Optimizing energy usage inside every node proves to be crucial but not sufficient to exploit the full capabilities of the future electric grid. Indeed, one major aspect of the μGrid network is the bidirectional exchange of energy between its components. If the energy is exchanged with the utility, i.e, the μGrid even sell/buy energy to/from the utility. This will undergo a power loss due to the transmission/distribution lines and the transformers. However, by allowing μGrids to collaborate, the costs resulting from the losses will be significantly reduced, especially with the integration of an efficient interactive distributed strategy.
In the last years, cooperative μGrids in distributed networks has become the focus of many contributions. The works suggest strategies that manage and optimize the energy exchange inside the μGrid distribution network. The strategy presented in [2] for example has the originality of managing the exchange among μGrids that are connected by both the alternating current (AC) and the direct current (DC). The strategy respects the operational constraints, and take benefit from the optimal power flow (OPF) relaxation method to deal with the nonconvex power flow constraints. The split and merge rules of the coalition formation games were exploited in [3]. The authors calculate the stable partition that returns the optimal payoff. The same logic was slightly reproduced in [4]. To form the coalition, instead of using the split and merge that is NPhard, the authors propose a hierarchical priority based strategy that is characterized by its high scalability in terms of number of μGrids.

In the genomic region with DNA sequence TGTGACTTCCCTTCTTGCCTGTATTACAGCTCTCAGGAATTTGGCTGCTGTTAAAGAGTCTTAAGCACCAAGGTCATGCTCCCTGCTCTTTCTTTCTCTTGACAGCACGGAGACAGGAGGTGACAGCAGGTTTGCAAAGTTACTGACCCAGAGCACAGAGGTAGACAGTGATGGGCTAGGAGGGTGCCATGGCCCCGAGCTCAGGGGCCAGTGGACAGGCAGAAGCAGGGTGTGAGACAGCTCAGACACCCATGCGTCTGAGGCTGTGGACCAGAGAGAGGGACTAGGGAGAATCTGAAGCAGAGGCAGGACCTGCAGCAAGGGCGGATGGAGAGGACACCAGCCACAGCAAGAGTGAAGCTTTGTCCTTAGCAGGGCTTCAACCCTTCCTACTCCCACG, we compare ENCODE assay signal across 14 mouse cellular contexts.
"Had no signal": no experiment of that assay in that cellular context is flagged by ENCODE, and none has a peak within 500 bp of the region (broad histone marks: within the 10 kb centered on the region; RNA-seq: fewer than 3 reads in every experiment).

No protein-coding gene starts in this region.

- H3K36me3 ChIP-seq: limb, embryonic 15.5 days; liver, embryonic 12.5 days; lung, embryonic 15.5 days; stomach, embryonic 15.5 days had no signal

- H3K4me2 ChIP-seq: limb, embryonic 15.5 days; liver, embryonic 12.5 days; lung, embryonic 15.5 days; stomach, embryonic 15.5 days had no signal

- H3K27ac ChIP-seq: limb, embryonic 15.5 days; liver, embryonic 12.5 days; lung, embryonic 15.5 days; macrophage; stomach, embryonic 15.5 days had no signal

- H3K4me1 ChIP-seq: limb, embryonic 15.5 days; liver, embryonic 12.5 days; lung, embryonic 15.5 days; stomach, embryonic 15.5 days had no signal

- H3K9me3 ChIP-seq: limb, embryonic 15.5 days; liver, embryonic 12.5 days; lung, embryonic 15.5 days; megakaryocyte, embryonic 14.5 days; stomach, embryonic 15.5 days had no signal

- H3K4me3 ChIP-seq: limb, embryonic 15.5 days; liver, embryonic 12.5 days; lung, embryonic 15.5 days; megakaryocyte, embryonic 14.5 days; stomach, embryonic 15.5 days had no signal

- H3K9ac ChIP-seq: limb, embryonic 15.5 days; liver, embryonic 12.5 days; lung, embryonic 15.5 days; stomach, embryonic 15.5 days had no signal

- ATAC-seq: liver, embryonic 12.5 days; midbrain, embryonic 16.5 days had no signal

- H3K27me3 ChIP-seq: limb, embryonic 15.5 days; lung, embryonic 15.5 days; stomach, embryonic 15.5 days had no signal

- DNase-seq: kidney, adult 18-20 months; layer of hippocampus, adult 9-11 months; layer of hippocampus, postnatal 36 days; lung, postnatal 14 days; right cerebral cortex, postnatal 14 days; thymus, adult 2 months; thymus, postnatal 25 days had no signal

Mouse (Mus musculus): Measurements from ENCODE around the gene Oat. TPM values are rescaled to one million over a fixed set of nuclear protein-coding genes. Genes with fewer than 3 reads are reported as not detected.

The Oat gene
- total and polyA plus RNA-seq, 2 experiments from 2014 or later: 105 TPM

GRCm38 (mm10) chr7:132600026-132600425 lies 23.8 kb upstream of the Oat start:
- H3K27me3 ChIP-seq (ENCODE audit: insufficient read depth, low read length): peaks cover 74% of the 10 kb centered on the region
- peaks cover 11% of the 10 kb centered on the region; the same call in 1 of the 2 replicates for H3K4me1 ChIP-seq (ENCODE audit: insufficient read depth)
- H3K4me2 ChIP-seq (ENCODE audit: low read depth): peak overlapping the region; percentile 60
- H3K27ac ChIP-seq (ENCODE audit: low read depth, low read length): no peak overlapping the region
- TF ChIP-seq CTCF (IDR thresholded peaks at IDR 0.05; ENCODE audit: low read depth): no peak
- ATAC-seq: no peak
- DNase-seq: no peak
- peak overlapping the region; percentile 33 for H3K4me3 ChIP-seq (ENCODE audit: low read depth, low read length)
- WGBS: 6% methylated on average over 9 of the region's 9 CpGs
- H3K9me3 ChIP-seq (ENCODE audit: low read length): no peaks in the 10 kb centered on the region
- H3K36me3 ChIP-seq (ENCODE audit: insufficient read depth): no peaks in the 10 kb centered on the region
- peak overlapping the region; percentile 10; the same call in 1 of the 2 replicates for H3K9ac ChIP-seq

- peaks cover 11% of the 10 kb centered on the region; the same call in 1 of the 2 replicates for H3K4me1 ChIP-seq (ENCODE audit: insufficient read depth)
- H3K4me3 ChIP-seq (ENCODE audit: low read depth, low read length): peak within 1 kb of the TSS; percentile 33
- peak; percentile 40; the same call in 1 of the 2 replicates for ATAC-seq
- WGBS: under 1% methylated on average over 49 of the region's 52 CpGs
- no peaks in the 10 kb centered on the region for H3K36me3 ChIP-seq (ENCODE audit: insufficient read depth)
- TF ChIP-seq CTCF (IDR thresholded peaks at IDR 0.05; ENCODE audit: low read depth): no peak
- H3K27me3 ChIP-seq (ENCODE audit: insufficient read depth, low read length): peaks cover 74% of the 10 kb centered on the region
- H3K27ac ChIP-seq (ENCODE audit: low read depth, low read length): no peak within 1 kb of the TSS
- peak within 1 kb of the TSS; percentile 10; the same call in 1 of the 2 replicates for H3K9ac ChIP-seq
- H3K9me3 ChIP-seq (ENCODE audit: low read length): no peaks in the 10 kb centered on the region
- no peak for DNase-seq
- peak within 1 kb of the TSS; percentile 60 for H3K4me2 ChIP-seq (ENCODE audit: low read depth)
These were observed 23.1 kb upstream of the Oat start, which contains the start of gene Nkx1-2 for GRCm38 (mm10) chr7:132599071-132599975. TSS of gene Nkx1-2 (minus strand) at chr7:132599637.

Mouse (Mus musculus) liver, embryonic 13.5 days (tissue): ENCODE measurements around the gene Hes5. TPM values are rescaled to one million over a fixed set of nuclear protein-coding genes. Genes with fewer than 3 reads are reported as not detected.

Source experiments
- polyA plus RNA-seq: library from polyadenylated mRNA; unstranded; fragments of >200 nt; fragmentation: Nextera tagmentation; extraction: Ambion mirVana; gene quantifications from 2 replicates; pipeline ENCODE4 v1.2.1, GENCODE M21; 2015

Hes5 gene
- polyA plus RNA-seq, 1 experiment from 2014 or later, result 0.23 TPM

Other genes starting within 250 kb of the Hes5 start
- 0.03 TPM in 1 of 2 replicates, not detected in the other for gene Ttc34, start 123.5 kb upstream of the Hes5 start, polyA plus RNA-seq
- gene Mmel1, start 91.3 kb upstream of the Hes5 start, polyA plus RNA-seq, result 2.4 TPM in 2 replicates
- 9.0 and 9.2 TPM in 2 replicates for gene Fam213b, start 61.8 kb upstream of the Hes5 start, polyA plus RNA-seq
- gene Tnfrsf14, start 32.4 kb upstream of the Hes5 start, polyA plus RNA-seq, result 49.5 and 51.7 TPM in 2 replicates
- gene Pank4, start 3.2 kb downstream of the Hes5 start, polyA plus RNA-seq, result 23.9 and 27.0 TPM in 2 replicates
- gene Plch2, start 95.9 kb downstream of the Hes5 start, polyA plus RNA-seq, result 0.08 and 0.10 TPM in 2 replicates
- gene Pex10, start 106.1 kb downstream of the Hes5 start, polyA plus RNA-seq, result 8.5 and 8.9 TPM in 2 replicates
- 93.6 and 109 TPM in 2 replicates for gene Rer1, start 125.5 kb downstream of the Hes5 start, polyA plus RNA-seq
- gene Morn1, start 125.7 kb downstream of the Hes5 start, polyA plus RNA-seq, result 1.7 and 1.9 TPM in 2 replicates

Our contribution
The paper elaborates a new strategy based on the cooperative game theory models to encourage and to manage the interactions in a μGrid network composed by a certain number of μGrid elements. The proposed strategy optimizes the cooperation and the energy exchange in a distributed μGrid network in order to minimize the power losses. The novelty of the work lays in two points:
Coalition formation algorithm: The proposed algorithm to form the coalition which was specifically created to be adapted to our system model and to approximate the optimal set of coalitions that return considerable savings.
Matching game: The use of matching game theory to manage the energy exchange inside the coalition. The matching strategy was selected due to its ability to match the buyers to their "preferred" sellers in order to manage a proper energy distribution among the μGrids within the same coalition.
The paper is an extension of a contribution published as a conference paper [5]. The conference paper presented the second stage of the strategy: the matching game, which although had significant reduction of the power losses, was not completely optimized. In this paper, we further improve the performance of our strategy by adding another stage: the coalition formation stage. The coalition formation allowed us to divide the network into subsets that return considerable savings. In the manuscript, we compared the results and demonstrated the effectiveness of the new strategy compared with the old one.